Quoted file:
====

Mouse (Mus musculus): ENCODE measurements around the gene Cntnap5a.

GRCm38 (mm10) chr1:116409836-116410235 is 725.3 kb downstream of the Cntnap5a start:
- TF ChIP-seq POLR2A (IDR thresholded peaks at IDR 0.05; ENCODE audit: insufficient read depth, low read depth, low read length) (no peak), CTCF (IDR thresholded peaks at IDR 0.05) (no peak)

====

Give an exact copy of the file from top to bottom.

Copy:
Mouse (Mus musculus): ENCODE measurements around the gene Cntnap5a.

GRCm38 (mm10) chr1:116409836-116410235 is 725.3 kb downstream of the Cntnap5a start:
- TF ChIP-seq POLR2A (IDR thresholded peaks at IDR 0.05; ENCODE audit: insufficient read depth, low read depth, low read length) (no peak), CTCF (IDR thresholded peaks at IDR 0.05) (no peak)